What are the main differences between the two? I'm willing to run only another EXE from my (C++) application. Are there any differences when inheriting environments, security features etc?

  • 1
    The MSDN docs give you this information. This question is entirely too vague and non-specific for SO. There are dozens of questions that discuss both, and you've shown absolutely no effort to research this yourself. (As a hint: Only one allows you to specify anything about the environment, inheriting handles, and other information. I'll leave it to your research abilities to figure out which one.)
    – Ken White
    May 25, 2012 at 1:49

3 Answers 3


The main difference between CreateProcess and ShellExecute is the following: CreateProcess is more oriented on low level and ShellExec on the high user lever which see the user in explorer.

For example using of CreateProcess one can use command line which length is more as MAX_PATH. It has 32,768 characters restriction. You can also use CreateProcess to start program (if you have enough permissions) on another windows desktop like on the Logon Screen.

Another example. You can use ShellExecute to start Control Panel or open any program which existed on the computer for editing of JPG filed for example. So you works with ShellExecute close to the corresponding actions in the Windows Explorer.

  • CreateProcess can NOT start a process if the path to the program is over MAX_PATH. It can pass long arguments to a program that can be started, but that's different. Basically there's no way at present to start a program that is situated deeper than MAX_PATH (unless there is a short 8.3 equivalent)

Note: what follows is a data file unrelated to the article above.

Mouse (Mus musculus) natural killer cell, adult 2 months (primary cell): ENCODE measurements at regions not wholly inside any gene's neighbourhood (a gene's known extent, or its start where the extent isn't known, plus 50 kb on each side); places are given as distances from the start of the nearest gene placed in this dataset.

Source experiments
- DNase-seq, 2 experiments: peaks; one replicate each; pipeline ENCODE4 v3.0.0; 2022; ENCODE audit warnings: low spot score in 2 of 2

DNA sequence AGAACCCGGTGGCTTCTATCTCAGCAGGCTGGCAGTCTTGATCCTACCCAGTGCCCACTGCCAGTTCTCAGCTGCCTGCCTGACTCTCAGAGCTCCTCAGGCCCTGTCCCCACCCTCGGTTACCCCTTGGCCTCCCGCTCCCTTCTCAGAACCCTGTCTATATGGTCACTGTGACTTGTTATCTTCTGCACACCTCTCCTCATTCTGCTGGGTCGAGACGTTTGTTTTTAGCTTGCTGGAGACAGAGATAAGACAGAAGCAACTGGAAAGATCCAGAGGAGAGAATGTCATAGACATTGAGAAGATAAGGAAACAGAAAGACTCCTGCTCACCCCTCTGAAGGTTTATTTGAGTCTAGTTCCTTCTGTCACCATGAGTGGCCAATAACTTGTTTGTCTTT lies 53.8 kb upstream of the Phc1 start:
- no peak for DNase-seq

– nikos
    Dec 29, 2016 at 16:07
  • @nikos: One can use both lpApplicationName and lpCommandLine to specify the program with parameters. The maximal length of lpCommandLine is limited to 32,768 characters. You can read in the documentation that "If lpApplicationName is NULL, the module name portion of lpCommandLine is limited to MAX_PATH characters.". By using both non NULL lpApplicationName and lpCommandLine one should be able to specify the module part which length is larger as MAX_PATH. I think one should use "\\?\" prefix in the path
    – Oleg
    Dec 29, 2016 at 16:23
  • @nikos: Moreover, starting in Windows 10, version 1607, MAX_PATH limitations have been removed from common Win32 file and directory functions (see the initial announcement and the documentation).
    – Oleg
    Dec 29, 2016 at 16:42
  • @nikos: In many practical cases one can use more simple workaround to start reduce the long path to another more short one. One can use GetShortPathName with the input path which starts with "\\?\" and to get more short name, which you can use instead. It's not the same, what I wrote before, but it's helpful to reduce more short paths of files.
    – Oleg
    Dec 29, 2016 at 16:52
  • just try and start a truly deep program then tell me if you succeed ;) The theory is far from the practice. See here for more zabkat.com/blog/long-8.3-path-names.htm
    – nikos
    Dec 31, 2016 at 8:37

The main difference is in flexibility. ShellExecute is easier to use, but doesn't have a lot of flexibility. CreateProcess is a pain to use, but lets you do anything.

Just for example, with CreateProcess, you can specify handles (pipes or files) to use for the standard input/output/error streams in the child. ShellExecute doesn't give you want way to do that.

It's probably also worth noting that although ShellExecute can be used to start an executable directly, its primary intent is to "execute" document files -- for example, tell it to "execute" a "whatever.html", and it starts up your default web browser and loads the specified HTML file into it. You can do that using CreateProcess as well, but to do it, you (normally) start by calling FindExecutable to find the program associated with the data file in question, then execute that passing your data file as a parameter.


CreateProcess returns the handle and id for the started process and it's main thread in the PROCESS_INFORMATION structure

Your Answer

By clicking “Post Your Answer”, you agree to our terms of service, privacy policy and cookie policy

Not the answer you're looking for? Browse other questions tagged or ask your own question.